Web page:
NEW YORK -- Yankees closer Aroldis Chapman received a positive reaction from fans as he made his way to the mound Monday for the first time since completing his 30-game suspension for violating Major League Baseball's domestic violence policy.
What was left of the announced crowd of 41,243 in the ninth inning "oohed" and "ahhed" as Chapman hit 100 or 101 mph on each of his first four pitches. He struck out the first two batters he faced before allowing a run. He finished out the 6-3 victory over the Kansas City Royals but did not record a save.
"It was incredible," Chapman, speaking through an interpreter, said of the reaction.
Chapman, 28, sounded relieved that the response was positive. From the beginning of spring training, Chapman and Yankees manager Joe Girardi have been continually asked about the fallout from the domestic violence allegations against Chapman. It has been the biggest off-the-field issue for the club.
By Monday, the home fans were apparently just clamoring to see Chapman pitch.
"I had people over me screaming at me to bring him into the game," Girardi said.
In the winter, the Yankees jumped at acquiring Chapman, a four-time All-Star, after the Cincinnati Reds put him in the discount bin when the domestic violence allegations became public. Chapman was accused of choking his girlfriend and firing eight shots from a handgun in his garage. No charges were filed by Davie, Florida, police.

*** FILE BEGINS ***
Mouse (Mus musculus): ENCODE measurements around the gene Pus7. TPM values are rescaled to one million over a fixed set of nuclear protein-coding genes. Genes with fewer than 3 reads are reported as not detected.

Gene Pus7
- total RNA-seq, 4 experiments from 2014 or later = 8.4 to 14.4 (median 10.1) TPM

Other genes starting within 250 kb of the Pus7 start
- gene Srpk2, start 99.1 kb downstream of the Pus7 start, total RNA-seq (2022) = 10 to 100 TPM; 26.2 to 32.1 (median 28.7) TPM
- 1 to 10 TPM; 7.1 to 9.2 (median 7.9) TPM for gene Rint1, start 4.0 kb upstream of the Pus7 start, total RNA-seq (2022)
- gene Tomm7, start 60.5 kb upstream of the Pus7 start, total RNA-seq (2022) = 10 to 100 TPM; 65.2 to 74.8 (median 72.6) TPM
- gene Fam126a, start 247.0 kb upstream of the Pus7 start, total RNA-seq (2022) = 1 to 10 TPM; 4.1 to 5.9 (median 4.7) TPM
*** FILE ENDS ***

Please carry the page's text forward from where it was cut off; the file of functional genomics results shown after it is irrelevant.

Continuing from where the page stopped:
The case had scuttled a potential deal that would have sent Chapman to the Los Angeles Dodgers.
Instead, the Yankees added Chapman to the late-inning combination of Andrew Miller and Dellin Betances. The Yankees liked the idea of having Chapman fill the role of closer, with Miller and Betances able to step in when Chapman is not available.
On Monday, Betances and Miller warmed up, but were only spectators.
"It was electrifying," said Betances, sounding like a fan talking about Chapman. "Everybody, as soon as he started throwing the ball in the bullpen, the whole crowd got up and took out their phone. Everybody was on the top step. It was definitely fun to watch."
Girardi said that Chapman will be available to pitch again Tuesday, in what could become a late-night event in the Bronx because of Chapman's velocity.
"I think we all take a look at the board to see what it is," Girardi said of Chapman's fastball. "We have some guys in the back end of that bullpen that throw really, really hard. To see that 101, it is not something you see every day."
The Yankees gave up right-handers Caleb Cotham and Rookie Davis and infielders Eric Jagielo and Tony Renda to acquire Chapman.
If the Yankees remain in last place, there is some thought they might trade Chapman at the deadline. Chapman is making $11.325 million this year and can become a free agent at the end of the season.